No bans on christian fundamentalists

James Turley reports on the bureaucratic attempt to ban Exeter university's christian student society

Sleepy Exeter made the national news last week when christian fundamentalist students threatened to take the student union to court for trying to stop them deciding for themselves who to allow into their society, the Evangelical Christian Union.

The Guild of Students has taken exception to the declaration the ECU asks recruits to sign, which includes the phrase, "In joining this union, I declare my faith in Jesus Christ as my saviour, my lord and my god." Guild president Jemma Percy said the requirement to sign the declaration meant "participation in the society was not open to every student". She added: "We have a duty to represent them and uphold equal opportunities."

In fact, the first shots in the dispute were fired by a rival faction within the christian camp, when non-evangelicals objected to the ECU's original name, 'Christian Union'. According to the leader of the anti-evangelical campaign, Tim Paulden, the society had "deceptively marketed itself as the 'Christian Union', while systematically silencing and discriminating against christians who are not evangelical". After the guild stepped in and unilaterally added the 'Evangelical' prefix, a referendum was held last month in which students voted by a narrow majority to reject ECU attempts to re-abbreviate their title.

Emboldened by this, the guild council froze their accounts and removed all privileges so it could conduct an equal opportunities "audit" - the ECU is technically bound by the equal-ops policy, but you do not tend to get many muslims, Jews, atheists or agnostics wanting to join, for some unknown reason. It is true that not many female students are elected as ECU officers and it is also quite possible that there might be a better club to join if you happen to be gay ...

There is no denying the unpleasant character of the ECU. The group is one of the most powerful on campus - partly due to the deep pockets of the national evangelical umbrella group, the Universities and Colleges Christian Fellowship (allowing the ECU to run the flashiest freshers week events, coffee mornings, film screenings and so forth), and partly due to the (let's face it) overwhelmingly Tory character of Exeter's student body. Many liberal christians, in Exeter and elsewhere, are by turns embarrassed and worried by the evangelicals' domination of on-campus faith.

To be sure, communists oppose the reactionary, anti-working class brand of mumbo-jumbo that ECU propagates. However, concerns must be raised at the implications of the guild's decisions. The dispute over the society's name is mostly hot air. Whatever they call themselves, they make only the most cursory and transparent efforts to hide the nature of their beliefs. But at least the forced name change was ratified by a referendum of the student body.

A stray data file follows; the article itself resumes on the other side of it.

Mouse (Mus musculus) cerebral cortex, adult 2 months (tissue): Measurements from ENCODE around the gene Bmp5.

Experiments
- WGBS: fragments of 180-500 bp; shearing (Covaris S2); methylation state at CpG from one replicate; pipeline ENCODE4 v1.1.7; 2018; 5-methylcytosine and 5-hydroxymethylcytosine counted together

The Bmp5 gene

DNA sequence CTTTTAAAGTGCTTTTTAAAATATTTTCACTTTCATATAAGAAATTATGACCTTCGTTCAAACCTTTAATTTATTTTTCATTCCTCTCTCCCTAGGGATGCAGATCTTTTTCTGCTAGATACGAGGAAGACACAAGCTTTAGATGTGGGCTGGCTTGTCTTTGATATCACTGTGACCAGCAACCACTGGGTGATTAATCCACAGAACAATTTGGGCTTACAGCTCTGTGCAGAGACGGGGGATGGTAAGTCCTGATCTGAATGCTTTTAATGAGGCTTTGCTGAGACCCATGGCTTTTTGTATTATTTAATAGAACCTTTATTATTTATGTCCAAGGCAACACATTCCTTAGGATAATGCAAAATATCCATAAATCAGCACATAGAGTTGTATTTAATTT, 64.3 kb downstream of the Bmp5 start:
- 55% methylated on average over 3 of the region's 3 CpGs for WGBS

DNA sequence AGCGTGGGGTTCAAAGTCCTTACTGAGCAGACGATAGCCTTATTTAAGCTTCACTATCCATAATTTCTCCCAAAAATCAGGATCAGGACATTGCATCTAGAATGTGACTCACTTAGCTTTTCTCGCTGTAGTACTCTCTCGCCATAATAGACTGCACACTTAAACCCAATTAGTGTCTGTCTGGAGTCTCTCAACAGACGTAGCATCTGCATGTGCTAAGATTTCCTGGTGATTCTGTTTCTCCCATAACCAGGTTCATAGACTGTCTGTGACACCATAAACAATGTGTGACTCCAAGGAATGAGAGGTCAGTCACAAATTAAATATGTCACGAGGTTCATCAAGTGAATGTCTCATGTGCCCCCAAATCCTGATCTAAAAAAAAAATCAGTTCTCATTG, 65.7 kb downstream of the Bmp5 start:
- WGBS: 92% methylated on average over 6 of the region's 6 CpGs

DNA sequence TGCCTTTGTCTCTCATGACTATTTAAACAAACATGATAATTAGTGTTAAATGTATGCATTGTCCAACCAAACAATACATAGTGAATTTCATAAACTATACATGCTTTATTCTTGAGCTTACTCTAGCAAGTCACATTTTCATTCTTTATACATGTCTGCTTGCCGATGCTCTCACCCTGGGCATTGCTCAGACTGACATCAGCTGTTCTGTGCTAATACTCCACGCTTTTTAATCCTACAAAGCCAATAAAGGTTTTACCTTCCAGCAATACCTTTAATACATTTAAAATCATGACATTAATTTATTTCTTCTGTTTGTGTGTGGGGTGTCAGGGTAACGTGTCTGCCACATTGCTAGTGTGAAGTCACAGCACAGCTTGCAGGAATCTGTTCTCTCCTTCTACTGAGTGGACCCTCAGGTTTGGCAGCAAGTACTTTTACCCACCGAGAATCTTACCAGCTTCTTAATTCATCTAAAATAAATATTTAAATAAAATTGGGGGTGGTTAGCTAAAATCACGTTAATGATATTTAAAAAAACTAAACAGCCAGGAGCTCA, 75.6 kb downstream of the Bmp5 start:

The same cannot be said of the equal-ops witch-hunt. However reactionary a person's or organisation's views, it is a matter of basic common sense not to seek bureaucratic bans in order to suppress them. This is not out of fondness for christian fundamentalists, but is a matter of survival: if they can persecute evangelicals, they can persecute communists and socialists.

It is worth noting that the only other group to fall foul of the guild bureaucracy recently was Student Respect, which was at first denied affiliation - ostensibly on the grounds that it was too similar to (the Socialist Party's) Socialist Students, but also involving similar 'equal ops' concerns centred on 'islamist activists'.

The equal opportunities policy is worth looking at more closely - it nominally protects people regardless of "inappropriate distinctions", such as "political or religious beliefs". Certainly, this is a very positive and necessary clause when applied to, say, the university's employment policy, to stop it from deliberately firing leftists (or muslims, gays or anyone else). If, however, it is used in this way - ie, to interfere in the autonomous self-organisation of students (and to side with liberal christians) - it could act as an effective clamp on any legitimate voice.

For example, Communist Students, strangely enough, demands that all who wish to join should be - er - communists, and not Labourites, Liberal Democrats, Tories or BNP supporters. Is this 'discriminatory'? Of course. But every student association must have the right to set its own rules and membership requirements, provided these do not actively cause harm.

To allow the guild (with the connivance of the university authorities) to decide which groups are 'discriminating' is to give it the power to discriminate - in an arbitrary, politically biased and unaccountable way. As an incensed rightwinger known only as "Brutus Green" put it in a surprisingly apposite letter to the Exeter student paper Exepose, the thoroughly liberal equal-ops policy is "neutral only if one happens to share precisely those liberal politics" (November 6).

We communists are totally opposed to bureaucratic bans and proscriptions. We combat reactionary ideas, including those of religious fundamentalism, through democratic, working class methods, not through the bureaucratic use of 'equal opportunities'.